The police or army alone CANNOT solve the gang problem! We explain why in a comprehensive article published in Servamus: February 2020, from p 30 to p 35.
Are outlaw motorcycle and mobile gangs, macho men or criminals on bikes? We ask whether anything good comes from these gangs? Read the article in Servamus: February 2020, from p 26 to p 29.
A total of 4971 new, eager constables joined the SAPS in December 2019 when their passing-out parades were held. Read about their training in Servamus: February 2020, from p 60 to p 61.
- Director of Public Prosecutions (DPP), Gauteng Division, Pretoria v Hamisi 2018 (2) SACR 230 (SCA)
Section 51(1), read together with the item “rape” as referred to in Part I of Schedule 2 of the Criminal Law Amendment Act 105 of 1997 (hereinafter referred to as the Minimum Sentences Act)
- S v Smith 2017 (1) SACR 520 (WCC)
Section 18 of the Riotous Assemblies Act 17 of 1956* provides as follows:
“18.(1) Any person who attempts to commit any offence, against a statute or a statutory regulation shall be guilty of an offence and, if no punishment is expressly provided thereby for such an attempt, be liable on conviction to the punishment to which a person convicted of actually committing that offence would be liable.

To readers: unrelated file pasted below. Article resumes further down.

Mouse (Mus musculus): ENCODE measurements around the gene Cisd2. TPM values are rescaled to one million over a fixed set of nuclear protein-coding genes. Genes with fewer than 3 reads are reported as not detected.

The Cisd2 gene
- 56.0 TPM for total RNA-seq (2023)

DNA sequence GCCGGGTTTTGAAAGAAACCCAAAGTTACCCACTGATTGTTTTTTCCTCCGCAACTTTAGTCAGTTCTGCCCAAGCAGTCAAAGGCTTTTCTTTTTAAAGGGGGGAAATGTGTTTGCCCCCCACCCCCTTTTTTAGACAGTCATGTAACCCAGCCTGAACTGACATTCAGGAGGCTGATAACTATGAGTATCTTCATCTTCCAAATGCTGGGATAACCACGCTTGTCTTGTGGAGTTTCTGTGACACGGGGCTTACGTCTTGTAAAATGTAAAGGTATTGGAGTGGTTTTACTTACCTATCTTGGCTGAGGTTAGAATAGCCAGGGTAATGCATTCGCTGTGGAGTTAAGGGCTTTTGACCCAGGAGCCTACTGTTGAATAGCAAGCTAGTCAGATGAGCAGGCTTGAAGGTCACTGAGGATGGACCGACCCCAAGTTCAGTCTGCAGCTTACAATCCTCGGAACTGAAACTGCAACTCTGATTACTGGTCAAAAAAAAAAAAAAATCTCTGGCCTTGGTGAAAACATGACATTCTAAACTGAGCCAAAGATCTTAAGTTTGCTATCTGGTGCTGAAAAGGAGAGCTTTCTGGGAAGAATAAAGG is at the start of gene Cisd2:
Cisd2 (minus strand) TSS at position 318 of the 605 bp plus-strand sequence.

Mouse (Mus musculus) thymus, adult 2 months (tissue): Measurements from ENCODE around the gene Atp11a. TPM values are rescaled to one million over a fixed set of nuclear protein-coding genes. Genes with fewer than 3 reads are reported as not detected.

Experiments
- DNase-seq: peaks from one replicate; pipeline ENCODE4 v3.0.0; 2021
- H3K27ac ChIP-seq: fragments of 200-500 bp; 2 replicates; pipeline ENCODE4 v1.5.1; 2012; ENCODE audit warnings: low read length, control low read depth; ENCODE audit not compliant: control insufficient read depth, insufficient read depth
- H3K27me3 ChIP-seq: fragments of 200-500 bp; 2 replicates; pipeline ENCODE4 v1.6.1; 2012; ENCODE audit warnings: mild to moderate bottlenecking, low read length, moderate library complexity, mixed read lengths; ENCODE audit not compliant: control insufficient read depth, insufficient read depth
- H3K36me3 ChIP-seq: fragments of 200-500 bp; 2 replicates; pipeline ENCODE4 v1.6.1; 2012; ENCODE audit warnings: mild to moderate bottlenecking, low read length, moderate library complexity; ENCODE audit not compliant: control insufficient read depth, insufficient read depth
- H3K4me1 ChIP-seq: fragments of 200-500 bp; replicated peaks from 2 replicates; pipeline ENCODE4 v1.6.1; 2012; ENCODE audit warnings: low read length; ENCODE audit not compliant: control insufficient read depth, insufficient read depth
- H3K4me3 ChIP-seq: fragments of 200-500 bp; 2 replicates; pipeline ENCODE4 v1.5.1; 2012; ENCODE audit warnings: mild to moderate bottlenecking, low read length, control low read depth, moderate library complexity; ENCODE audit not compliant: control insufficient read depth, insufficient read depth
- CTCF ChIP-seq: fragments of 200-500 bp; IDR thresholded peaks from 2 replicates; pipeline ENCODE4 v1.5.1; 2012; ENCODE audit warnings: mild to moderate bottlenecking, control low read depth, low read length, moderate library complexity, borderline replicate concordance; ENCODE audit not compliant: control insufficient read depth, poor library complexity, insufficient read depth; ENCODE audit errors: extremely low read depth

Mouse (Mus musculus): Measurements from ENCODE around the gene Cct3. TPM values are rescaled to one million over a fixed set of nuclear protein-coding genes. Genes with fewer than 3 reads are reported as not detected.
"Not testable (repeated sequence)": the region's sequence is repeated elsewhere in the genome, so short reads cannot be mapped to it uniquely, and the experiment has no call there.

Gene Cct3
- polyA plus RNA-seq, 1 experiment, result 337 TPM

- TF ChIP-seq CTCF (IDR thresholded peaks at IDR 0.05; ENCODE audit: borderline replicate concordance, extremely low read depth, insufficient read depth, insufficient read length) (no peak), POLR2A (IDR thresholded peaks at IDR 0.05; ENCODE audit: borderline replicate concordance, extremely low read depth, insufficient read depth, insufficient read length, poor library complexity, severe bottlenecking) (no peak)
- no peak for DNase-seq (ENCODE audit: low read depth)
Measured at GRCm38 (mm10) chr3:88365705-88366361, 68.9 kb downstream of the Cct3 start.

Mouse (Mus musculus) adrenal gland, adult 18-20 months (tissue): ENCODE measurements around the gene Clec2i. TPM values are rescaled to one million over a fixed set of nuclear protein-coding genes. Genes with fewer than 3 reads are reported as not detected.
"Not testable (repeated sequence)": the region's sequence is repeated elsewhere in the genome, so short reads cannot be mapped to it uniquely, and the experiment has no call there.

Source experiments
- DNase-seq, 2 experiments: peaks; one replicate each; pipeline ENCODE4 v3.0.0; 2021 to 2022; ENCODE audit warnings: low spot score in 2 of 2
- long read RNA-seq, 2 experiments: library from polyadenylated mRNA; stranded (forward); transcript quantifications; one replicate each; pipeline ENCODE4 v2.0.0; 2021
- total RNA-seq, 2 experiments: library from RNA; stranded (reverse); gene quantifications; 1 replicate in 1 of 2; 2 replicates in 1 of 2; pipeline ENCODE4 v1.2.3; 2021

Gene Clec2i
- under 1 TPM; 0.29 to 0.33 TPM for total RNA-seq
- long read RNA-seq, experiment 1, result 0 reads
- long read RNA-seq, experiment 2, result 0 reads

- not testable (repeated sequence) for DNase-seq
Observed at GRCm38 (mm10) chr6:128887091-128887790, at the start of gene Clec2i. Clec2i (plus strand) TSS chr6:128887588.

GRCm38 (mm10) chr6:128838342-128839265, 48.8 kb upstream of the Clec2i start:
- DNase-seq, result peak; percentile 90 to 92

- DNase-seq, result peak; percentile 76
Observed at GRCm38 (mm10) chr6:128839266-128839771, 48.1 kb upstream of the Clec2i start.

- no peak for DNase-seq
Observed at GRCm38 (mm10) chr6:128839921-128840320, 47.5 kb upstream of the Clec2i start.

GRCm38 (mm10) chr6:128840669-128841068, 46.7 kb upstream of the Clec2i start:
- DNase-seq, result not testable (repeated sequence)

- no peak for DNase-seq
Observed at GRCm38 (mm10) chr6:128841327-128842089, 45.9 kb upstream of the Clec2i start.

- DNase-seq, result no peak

- S v Serame 2019 (2) SACR 407 (GJ)
Acting Judge James Grant was presiding in this murder trial before the High Court in Johannesburg. During the course of the trial, Judge Grant recused (Afrikaans: “onttrek”) himself from the trial because “he is unable to proceed with the necessary trust in the legal representatives of both the State/prosecution and the defence”.
In Servamus: January 2019, Pollex, inter alia remarked that “we often hear about all the arrests that are made for the crime of public violence (Afrikaans: ‘openbare geweld’)”. However, according to Pollex further, “one hardly ever hears mention in the media and/or in the South African Criminal Law Reports (SACR) about the outcome of all these arrests”.